Modi and his party’s refusal to decry communal violence and the victimisation of victims – almost without exception the Muslim victims of communal violence had criminal charges filed against them – and the prime minister’s continuous use of dog whistle communal rhetoric was the other part of the Gujarat model in practice. Maneka Gandhi’s election speech setting out the quid pro quo between Muslim votes and development for Muslim areas laid bare in chilling detail a political agenda that undermines the foundations of the Indian republic.
Sending a message
Selecting Thakur as its candidate in Bhopal is consistent with the trajectory the BJP has set. It sends a message that is unequivocal: that the ordinary laws of the land do not apply to those who have the protection of the Sangh Parivar. That Muslims and other minorities in India can never be victims of terrorism. That the violence they face – whether from cow vigilantes or Hindu extremist organisations like Abhinav Bharat – is only a “reaction” to their “action”. Recall that after the pogrom in Gujarat in 2002, the RSS adopted a resolution that said: “Let Muslims realise that their real safety lies in the goodwill of the majority”. Not the rule of law or constitutional guarantees but the “goodwill of the majority”. The Union government led by the Pradhan Swayam Sewak has driven this home these last five years. Thakur’s candidacy simply reaffirms this.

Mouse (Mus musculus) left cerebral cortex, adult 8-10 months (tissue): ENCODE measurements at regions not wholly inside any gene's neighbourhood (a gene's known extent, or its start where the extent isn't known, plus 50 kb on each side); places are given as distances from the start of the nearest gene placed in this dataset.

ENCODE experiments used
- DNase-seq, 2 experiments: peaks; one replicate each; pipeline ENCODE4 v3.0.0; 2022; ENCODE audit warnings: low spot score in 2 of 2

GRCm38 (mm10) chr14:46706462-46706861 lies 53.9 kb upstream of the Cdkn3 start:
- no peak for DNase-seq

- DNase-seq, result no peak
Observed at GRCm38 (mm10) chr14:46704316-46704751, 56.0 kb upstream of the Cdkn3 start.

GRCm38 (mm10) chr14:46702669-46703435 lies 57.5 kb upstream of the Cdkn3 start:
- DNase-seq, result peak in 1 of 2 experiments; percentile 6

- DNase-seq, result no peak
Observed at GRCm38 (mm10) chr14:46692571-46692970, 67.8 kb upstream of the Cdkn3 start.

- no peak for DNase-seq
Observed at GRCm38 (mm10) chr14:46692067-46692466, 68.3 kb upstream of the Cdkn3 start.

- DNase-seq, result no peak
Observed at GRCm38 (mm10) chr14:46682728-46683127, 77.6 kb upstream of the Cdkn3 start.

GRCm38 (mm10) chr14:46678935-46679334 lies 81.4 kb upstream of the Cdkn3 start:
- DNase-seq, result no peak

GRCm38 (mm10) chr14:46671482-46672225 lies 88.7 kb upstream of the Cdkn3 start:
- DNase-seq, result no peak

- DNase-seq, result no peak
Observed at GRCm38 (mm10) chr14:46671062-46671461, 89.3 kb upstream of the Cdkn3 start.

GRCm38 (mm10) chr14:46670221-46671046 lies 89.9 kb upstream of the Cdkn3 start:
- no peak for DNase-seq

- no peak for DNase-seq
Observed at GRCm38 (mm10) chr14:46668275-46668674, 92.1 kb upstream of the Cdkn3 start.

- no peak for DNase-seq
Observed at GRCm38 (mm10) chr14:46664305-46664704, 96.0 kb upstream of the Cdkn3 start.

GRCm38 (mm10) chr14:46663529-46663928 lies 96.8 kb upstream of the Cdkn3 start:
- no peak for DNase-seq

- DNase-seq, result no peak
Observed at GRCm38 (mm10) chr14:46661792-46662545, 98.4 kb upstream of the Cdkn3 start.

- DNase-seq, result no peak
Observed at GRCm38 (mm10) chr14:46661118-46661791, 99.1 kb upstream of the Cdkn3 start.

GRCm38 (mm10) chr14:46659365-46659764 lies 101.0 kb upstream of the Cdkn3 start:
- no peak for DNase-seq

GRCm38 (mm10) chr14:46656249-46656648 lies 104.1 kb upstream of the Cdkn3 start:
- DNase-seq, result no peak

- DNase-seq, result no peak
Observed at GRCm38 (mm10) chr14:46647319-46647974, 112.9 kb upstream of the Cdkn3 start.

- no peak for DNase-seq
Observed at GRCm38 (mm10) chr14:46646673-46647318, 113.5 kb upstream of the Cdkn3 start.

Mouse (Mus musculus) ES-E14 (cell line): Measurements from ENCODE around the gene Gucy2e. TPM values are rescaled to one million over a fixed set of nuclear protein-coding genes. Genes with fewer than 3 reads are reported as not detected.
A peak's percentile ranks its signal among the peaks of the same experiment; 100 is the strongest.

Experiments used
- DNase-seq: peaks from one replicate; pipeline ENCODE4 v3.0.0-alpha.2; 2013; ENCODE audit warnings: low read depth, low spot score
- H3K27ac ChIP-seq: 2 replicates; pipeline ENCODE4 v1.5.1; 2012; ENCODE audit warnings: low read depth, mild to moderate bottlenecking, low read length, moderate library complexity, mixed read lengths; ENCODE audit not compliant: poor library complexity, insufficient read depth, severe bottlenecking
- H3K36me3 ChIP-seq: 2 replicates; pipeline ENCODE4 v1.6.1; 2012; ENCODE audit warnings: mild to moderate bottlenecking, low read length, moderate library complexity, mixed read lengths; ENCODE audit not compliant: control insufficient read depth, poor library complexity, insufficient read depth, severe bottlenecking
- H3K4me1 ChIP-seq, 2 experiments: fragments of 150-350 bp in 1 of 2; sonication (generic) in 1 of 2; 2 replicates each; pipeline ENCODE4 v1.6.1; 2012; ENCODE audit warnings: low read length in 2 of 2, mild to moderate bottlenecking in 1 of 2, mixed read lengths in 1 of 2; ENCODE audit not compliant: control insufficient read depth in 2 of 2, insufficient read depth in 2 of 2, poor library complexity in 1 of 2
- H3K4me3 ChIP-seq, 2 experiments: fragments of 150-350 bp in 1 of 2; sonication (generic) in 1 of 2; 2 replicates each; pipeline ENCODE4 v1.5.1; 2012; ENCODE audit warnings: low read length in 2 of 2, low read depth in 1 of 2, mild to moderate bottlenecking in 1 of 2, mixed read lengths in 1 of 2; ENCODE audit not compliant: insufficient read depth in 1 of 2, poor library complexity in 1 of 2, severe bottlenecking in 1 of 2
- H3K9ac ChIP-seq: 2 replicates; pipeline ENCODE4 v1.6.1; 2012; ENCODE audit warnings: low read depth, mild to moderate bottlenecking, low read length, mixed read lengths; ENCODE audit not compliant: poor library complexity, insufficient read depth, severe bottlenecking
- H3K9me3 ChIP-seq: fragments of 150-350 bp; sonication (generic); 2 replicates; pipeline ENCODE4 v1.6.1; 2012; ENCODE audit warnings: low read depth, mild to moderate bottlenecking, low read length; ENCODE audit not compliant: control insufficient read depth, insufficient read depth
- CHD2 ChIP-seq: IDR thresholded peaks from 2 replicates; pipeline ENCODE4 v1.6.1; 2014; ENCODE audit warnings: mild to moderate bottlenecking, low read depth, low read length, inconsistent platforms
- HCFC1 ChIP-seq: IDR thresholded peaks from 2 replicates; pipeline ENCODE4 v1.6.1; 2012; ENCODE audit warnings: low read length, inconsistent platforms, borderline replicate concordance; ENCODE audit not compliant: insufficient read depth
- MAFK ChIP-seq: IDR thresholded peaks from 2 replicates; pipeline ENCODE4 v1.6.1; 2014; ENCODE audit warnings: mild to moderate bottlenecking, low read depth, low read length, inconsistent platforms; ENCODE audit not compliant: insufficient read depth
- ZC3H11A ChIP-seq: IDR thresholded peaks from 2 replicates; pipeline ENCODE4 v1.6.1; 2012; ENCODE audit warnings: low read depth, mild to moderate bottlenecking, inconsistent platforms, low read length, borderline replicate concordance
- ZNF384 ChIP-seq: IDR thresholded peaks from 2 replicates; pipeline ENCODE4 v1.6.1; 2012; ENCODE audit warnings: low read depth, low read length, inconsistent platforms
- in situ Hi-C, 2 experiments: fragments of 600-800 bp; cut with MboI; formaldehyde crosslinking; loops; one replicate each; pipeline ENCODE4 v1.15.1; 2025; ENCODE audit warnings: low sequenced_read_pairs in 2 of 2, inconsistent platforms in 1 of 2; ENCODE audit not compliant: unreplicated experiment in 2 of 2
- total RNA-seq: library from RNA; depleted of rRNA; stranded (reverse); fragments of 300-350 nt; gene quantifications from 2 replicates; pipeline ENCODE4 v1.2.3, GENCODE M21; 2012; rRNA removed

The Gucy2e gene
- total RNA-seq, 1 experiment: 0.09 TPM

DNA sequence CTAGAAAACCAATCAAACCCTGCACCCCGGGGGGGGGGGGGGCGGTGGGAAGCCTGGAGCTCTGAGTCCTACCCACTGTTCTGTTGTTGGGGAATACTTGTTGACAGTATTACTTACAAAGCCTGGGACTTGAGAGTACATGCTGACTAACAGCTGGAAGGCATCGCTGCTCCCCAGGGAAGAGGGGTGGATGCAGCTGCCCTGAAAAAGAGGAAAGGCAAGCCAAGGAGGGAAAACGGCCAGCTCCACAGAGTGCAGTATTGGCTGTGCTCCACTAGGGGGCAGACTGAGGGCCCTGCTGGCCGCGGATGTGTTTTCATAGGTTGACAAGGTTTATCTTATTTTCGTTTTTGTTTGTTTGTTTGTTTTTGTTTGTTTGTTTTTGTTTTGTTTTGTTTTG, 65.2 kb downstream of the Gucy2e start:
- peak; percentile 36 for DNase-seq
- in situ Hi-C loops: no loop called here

There is a view within the RSS-BJP that Thakur’s candidature is the party’s way of bolstering a flagging election campaign. A candidate like her, they say, will “fire up the BJP’s core electoral base”. That a mass-based political party relies on a core electoral base that is fired up by a terror accused should make a civilized society speak out. But those who speak out are drowned out by the deafening silence of the fearful or, worse, the indifferent.
The BJP claims to speak for the majority. But does it? Its share of the vote in 2014, when the party won a landslide victory, was 31% of the total votes polled. It is unfashionable, in our first past the post system, to dwell on a victor’s vote share. But when the victorious party, claiming to speak for the majority, pushes a nasty divisive agenda designed to subvert the very basis of the nation, it is something worth dwelling on. A good 69% of Indians did not vote for the RSS-BJP. Its time to say Modi and the BJP do not speak for all of us.
By saying so we are making a choice. A choice between a 70-year-old plural constitutional democracy, however imperfect, that is India, and a violent majoritarian Hindu rashtra that is in the process of being birthed. It’s a choice between repair and renewal on the one hand and death and destruction on the other.
It is not a choice that will be made only at the election booth, but in the days and years that follow. The task before us is to persuade the 69%, and then some, that its worth their while to stand up and be counted.